Good news for fans of the former Harley-Davidson Dyna Fat Bob: Now that it’s a Softail, it handles better and is more powerful with a choice of 107- and 114-cube Milwaukee Eight engines.
We’ve just ridden the Fat Bob and other former-Dyna models (Street Bob and Low Rider) that are now part of the Softail family from Pasadena up the twisting mountain roads to Big Bear Lake and back in blistering heat.
My performance pick from the eight Softails is the Fat Bob which is 11kg lighter than before, has the most cornering clearance, the best steering and menacing looks to go with its performance character.
Price has increased $2000 for the 107-cube FXFB at $27,495, while the bigger 114-cube FXFBS costs $30,250. Check all the 2018 Harley prices here.
Softail styling manager Kirk Rasmussen says they had an inside joke about the bike that it was a zombie apocalypse bike “ready to mow down zombies”.
We didn’t mow down any zombies on the test ride, but we did mow down a lot of tight and twisty roads over the mountains north of LA.
The “hero bike” of the new Softail line-up features dual front disc brakes, upside-down 43mm forks, performance shock with external preload hand adjuster and an upswept 2-1-2 exhaust.
Dyna fans may bemoan the loss of the rubber-mounted and unbalanced engine, but they will love the fact that the Fat Bob is now a much improved performer and handler.
Even though it has slightly less clearance (120mm versus 125mm), it has one degree more lean angle on each side (31 right and 32 left).
The rake and trail are also tightened up for a sharper steering experience.
It tips quickly into corners and while there is only one degree more of static corner clearance, you can lean it much further than before because the 34% stiffer frame doesn’t flex.
The stiffer suspension also prevents the bike from wallowing in corners and touching down the pegs.
After spirited riding through the mountains most journos reported they didn’t touch down at all, or only on tight hairpins.
We loved the new Milwaukee Eight engine when it was introduced in the Touring models last year.
It is mechanically quieter, more powerful, more economical, cooler and smoother.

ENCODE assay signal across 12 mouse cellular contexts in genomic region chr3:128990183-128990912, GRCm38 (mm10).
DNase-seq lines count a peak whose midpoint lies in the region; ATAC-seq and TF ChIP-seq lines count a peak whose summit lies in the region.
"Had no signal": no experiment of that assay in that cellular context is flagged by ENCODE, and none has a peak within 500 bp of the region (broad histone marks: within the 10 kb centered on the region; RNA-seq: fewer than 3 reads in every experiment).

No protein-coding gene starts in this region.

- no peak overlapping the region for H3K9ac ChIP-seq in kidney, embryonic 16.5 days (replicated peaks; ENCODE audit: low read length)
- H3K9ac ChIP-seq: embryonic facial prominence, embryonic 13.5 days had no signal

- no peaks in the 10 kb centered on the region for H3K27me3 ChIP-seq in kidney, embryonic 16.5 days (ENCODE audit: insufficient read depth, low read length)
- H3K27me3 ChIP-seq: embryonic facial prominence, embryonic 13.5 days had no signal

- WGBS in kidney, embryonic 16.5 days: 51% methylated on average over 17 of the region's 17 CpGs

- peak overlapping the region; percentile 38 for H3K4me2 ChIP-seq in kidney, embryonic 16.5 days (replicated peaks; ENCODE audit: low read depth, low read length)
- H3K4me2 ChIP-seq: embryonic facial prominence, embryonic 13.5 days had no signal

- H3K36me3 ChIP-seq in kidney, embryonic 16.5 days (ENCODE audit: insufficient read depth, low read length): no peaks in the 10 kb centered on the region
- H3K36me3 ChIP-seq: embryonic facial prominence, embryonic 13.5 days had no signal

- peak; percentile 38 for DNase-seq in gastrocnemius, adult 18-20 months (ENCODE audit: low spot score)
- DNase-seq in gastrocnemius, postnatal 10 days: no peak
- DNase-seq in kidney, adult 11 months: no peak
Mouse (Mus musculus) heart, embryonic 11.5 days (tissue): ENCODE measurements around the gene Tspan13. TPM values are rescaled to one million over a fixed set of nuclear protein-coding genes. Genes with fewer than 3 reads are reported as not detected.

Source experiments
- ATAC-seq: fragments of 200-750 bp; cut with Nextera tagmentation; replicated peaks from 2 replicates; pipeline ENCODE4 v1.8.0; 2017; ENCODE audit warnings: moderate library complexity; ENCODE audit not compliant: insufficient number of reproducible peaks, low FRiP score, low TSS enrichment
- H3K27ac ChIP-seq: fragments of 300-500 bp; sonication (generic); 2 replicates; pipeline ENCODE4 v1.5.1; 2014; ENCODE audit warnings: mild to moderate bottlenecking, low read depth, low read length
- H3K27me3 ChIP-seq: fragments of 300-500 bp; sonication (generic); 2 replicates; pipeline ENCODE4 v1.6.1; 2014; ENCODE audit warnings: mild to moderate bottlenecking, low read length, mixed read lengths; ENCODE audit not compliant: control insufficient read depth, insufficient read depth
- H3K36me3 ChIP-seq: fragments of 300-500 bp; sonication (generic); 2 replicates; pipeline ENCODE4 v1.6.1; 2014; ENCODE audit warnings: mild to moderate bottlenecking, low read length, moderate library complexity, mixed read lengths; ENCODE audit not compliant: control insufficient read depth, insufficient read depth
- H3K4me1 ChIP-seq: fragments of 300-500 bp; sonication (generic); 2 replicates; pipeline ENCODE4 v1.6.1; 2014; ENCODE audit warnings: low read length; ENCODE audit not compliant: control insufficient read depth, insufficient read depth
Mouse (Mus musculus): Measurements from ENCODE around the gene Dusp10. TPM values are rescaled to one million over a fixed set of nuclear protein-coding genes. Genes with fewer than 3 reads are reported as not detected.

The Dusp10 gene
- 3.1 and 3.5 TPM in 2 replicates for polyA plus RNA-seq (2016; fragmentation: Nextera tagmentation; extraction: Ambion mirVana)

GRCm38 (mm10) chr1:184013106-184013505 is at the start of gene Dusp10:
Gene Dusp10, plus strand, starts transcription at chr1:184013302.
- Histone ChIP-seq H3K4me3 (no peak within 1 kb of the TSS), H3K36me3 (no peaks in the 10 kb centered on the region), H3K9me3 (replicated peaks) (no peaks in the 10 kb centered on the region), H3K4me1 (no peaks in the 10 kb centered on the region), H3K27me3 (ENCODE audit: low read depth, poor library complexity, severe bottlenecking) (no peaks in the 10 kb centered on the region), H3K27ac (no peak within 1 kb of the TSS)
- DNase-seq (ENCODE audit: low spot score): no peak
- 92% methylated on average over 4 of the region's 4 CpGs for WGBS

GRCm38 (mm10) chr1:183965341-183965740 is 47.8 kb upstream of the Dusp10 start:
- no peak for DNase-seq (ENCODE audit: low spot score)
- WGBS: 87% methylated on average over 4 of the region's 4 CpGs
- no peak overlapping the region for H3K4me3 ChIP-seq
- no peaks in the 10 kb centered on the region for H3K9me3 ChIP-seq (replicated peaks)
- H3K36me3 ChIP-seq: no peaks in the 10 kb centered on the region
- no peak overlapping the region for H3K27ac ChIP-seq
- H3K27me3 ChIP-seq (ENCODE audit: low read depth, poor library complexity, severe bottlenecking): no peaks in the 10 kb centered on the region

The Touring engine, rubber mounted in the frame, was balanced 75% to retain some character.
Now that it is hard-mounted to the all-new Softail frame, it has been 100% balanced with a secondary balancer.
Harley doesn’t mention power, but torque in the 107 is slightly down from 152Nm at 3250rpm to 145Nm at 3000 revs probably thanks to the extra balancing.
There is also the option of the 114 engine with 155Nm of torque at 3000 revs, down from 168Nm at 3250rpm in the CVO Touring models.
However, with 11kg shaved off for a running weight of 306kg, it’s a lot lively performer than in any of the Touring models.
It doesn’t have that comical shaking character character of the old Dyna’s unbalanced engine that vibrated madly on its rubber mounts.
Instead, it’s smooth, sophisticated and still revs hard.
While in LA, we also visited Roland Sands Design and Roland admitted the styling would polarise Harley fans and take some getting used to.
The most confronting element in the styling is the move from twin circular headlights to a horizontal rectangular shape with rounded edges.
The unique LED headlight is tucked inside a neat, gloss-black pillar-box nacelle.
It looks strange in the photos, but in the flesh/metal/glass, it looks quite handsome yet menacing.
Of course the back end is now neater with a hidden single mono shock rather than the external dual shocks.
However, the hidden shock jacks up the rear end and the shorty rear fender leaves a massive gap above the slightly knobby-tread tyre.
Kirk’s styling department has also chosen some interesting finishes for the bike.
Despite dropping 11kg, more could have been shed if they went to plastic parts, but the “oil tank”, fenders and other parts are all metal for mowing down those zombies.
We particularly love the bronzed header pipe covers and the silver “rattle-can” painted mufflers.
While we can appreciate the continuous sloping line from the triple clamp to the swingarm, the tank-mounted analogue instrument nacelle looks out of place with the modern custom looks.
We would have preferred to dispense with the nacelle and use the new “barely legal” digital instruments on the triple clamp like on the Street Bob. They are small, but easy to read in all light conditions and they really tidy up the front end.
Speaking of tidying up the bike, the hidden cabling down the spine of the frame tucks most of the ugly plumbing out of sight.
The Dynas also get a shorter and more easily access sidestand.
However, it makes the bike stand up a bit more vertically, so you have to choose your parking spot with more care.
You also have to be careful that you have pushed the stand all the way forward and that it has slotted into the patented Harley locking mechanism. It cleverly prevents the bike rolling forward, even when parked downhill and in neutral!
Like all new Softails, it comes with new keyless ignition, more comfortable seats and new wheel designs.
Harley-Davidson FXFB and FXFBS Fat Bob
- Price: $27,495 (FXFB 107) and $30,250 (FXFBS 114) ride away
- Engine: Milwaukee-Eight 107 (1745cc) and 114 (1868cc)
- Torque: 145Nm (107) 155Nm @ 3000rpm
- Length: 2340mm
- Seat: 710mm
- Clearance: 120mm
- Rake/trail: 28 degrees/ 132mm
- Wheelbase: 1615mm
- Tyres: 150/80-16,71H,BW; 180/70B16,77H,BW
- Fuel: 13.6 litres
- Wet weight: 306kg
- Brakes: 4-piston fixed front and 2-piston floating rear